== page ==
Martin Truex Jr. defeated Kyle Larson, Kyle Busch and Kevin Harvick on Sunday (June 3) to take the checkered flag in the Pocono 400, this week’s Monster Energy NASCAR Cup Series race. In other news, the sky is still blue and the Golden State Warriors are still unstoppable.
Strong qualifiers Ryan Blaney, Kurt Busch and Jamie McMurray all faded as the race went on and no one could get anywhere close to the top cars all day (Truex won the opening stage by seven seconds, then the race despite a bad pit stop after stage one). Of course, this was Pocono, so routs are somewhat to be expected. But still, the leaders were in a league of their own.
A flurry of late cautions sent teams on a variety of pit strategies. It just wasn’t enough to top the dominant cars. If you were out front, you pretty much stayed out front (eight drivers in the final top 10 scored points in both stages).
Completing the top five was Brad Keselowski, continuing Team Penske’s unbroken top-10 streak this season.
How dominant are Harvick, Busch and Truex? They’ve combined for 11 of the 14 wins this season and 19 of the past 24 going back to the start of the 2017 playoffs. In 2018, the trio has combined for 15 stage wins (out of 29), 28 top fives and 31 top 10s. And what’s more, this triumvirate has led nearly half of the laps run this season (2,105 of 4,103).
Kasey Kahne‘s No. 95 Leavine Family Racing Chevy had a transmission problem. That means it wasn’t his fault that he completed only 120 of 160 laps for a season-low 35th-place result. But he’s still averaging his worst finish (24th) since 2010 with Richard Petty Motorsports. Kahne’s best result this season is just 17th, accomplished at Texas, Talladega and Dover. My, how the mighty have fallen.
This time last season, Michael McDowell was averaging a slightly better result (23.7) and had a best finish of 13th for LFR. Right now, Kahne is in 28th place in the standings out of 31 full-time drivers, sandwiched between McDowell and Ty Dillon.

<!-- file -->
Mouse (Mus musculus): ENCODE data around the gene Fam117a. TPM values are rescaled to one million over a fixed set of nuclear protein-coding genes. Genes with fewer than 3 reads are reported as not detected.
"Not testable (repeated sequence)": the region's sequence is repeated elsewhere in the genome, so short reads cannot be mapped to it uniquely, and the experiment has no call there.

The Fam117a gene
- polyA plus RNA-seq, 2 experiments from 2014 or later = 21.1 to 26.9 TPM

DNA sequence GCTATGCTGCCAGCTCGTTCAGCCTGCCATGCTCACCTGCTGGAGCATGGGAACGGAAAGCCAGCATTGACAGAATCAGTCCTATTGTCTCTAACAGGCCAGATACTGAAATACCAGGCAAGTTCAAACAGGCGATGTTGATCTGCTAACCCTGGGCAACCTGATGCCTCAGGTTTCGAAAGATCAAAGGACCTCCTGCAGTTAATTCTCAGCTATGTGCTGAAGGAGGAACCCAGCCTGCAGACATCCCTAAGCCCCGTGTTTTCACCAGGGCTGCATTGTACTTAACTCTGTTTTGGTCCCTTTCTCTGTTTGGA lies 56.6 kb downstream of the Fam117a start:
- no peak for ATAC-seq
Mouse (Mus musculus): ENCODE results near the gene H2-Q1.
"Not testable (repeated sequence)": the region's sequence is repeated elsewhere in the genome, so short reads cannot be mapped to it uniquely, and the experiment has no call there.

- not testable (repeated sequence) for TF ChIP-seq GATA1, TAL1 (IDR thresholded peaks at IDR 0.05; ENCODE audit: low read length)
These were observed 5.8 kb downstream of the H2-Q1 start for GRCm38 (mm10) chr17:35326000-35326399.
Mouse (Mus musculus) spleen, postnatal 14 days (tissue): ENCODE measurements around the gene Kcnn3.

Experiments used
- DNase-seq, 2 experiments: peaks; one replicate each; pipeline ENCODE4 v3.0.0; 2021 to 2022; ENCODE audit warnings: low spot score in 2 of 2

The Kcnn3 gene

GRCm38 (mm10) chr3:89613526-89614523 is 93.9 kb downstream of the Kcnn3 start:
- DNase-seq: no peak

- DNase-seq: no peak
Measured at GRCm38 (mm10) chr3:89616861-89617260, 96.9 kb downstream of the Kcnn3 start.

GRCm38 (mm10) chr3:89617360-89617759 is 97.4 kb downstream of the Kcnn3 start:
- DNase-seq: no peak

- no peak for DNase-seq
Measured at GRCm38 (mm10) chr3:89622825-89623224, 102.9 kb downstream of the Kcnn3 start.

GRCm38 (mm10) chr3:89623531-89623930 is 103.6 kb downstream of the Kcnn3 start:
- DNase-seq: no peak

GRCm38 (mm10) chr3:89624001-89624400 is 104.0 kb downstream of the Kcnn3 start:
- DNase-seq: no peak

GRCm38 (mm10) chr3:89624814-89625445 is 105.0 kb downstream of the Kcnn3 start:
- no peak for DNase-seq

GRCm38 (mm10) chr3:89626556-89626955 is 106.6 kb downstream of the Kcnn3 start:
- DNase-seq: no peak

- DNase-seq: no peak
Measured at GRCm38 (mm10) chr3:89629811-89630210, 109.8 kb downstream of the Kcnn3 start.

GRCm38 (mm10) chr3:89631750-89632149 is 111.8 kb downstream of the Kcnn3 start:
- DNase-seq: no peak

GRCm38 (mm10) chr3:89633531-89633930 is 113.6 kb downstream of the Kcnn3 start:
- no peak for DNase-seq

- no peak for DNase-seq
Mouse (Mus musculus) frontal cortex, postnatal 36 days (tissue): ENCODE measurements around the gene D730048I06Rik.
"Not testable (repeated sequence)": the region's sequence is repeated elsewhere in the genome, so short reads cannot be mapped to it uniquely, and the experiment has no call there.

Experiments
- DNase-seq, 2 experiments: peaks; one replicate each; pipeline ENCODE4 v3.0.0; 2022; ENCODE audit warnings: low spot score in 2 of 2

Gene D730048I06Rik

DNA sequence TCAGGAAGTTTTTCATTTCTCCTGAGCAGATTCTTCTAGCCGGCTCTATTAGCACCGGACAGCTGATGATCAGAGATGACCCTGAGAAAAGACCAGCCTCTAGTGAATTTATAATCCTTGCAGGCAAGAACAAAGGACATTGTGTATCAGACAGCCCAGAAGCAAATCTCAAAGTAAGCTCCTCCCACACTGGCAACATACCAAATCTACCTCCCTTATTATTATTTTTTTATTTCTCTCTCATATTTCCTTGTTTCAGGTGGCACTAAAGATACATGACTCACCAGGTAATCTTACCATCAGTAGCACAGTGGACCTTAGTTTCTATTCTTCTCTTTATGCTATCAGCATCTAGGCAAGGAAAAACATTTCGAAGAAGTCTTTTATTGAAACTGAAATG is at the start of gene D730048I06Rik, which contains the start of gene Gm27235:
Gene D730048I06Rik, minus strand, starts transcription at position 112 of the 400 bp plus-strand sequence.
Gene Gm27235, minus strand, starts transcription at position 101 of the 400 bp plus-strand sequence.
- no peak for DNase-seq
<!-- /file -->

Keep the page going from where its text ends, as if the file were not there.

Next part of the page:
Aric Almirola finished seventh, second among the Stewart-Haas Racing stable, his best-ever result at Pocono. It was his sixth top-10 performance of the season. Since Talladega, the No. 10 has finished no worse than 13th, an impressive stretch in their first year together. Almirola is averaging a 12th-place result this season, matching his position in the standings.
Erik Jones brought out a caution late, saddling him with a a 29th-place finish. The wreck drops him to 15th place in the playoff standings, only 12 points ahead of the cutoff. Strange things are afoot in the No. 20 Circle K/DeWalt/Reser’s camp. In the past five races, Jones has an average result of 22.4, which isn’t heinous. But for a Joe Gibbs Racing car? That’s definitely underperforming. His previous Pocono finishes at Furniture Row Racing were third and eighth, making Sunday’s race even more frustrating.
Larson has been the most consistently speedy of the Chevrolets, as the Chip Ganassi driver has led a manufacturer-high 355 laps. This race was his third runner-up finish, sixth top-five and ninth top-10 run of the season. Larson sits comfortably within the playoffs in 10th, earning a cushion of more than 100 points over Ricky Stenhouse Jr.
It seemed like Alex Bowman‘s inconsistent season was going to get a boost heading into the summer stretch. The No. 88 hovered around the back end of the top 10 most of Sunday’s race. That’s until an accident with Denny Hamlin, one which crippled his Camaro for the day. Bowman finished 27th, the last car on the lead lap. His fourth 20-something result of the season drops him out of playoff position, nine points behind Stenhouse for the final spot.
Paint Scheme of the Week
Flames on cars usually look like something out of a Need for Speed game. But, if you’re sponsored by Louisiana Hot Sauce, as Chris Buescher‘s No. 37 was this week, it kind of works. Plus, he drove to a solid 17th-place finish, giving JTG-Daugherty Racing three top-20 results in the past four weeks.
Maybe it’s like Jerry Rice’s saying: “If you look good, you play good.”
Michigan International Speedway is Kyle Larson‘s playground, and he ought to be one to watch next weekend. Or Erik Jones might be able to grab his first victory – his finishes at MIS across all three national series are third, third, fourth, fifth and 13th.
Of course, the usual names should be in play – Gibbs, Penske, Stewart-Haas, Ganassi – but maybe one of the cars outside of Kyle Busch, Truex and Harvick could pull out a win. That isn’t exactly likely, as they dominated fellow 2-mile racetrack Auto Club Speedway, but you never know.
This race will be broadcast on Fox, the final non-cable event before the annual switch to coverage from NBC. Ratings should be decent as a result.
The FireKeepers Casino 400 will be Sunday, June 10, at 2 p.m. ET.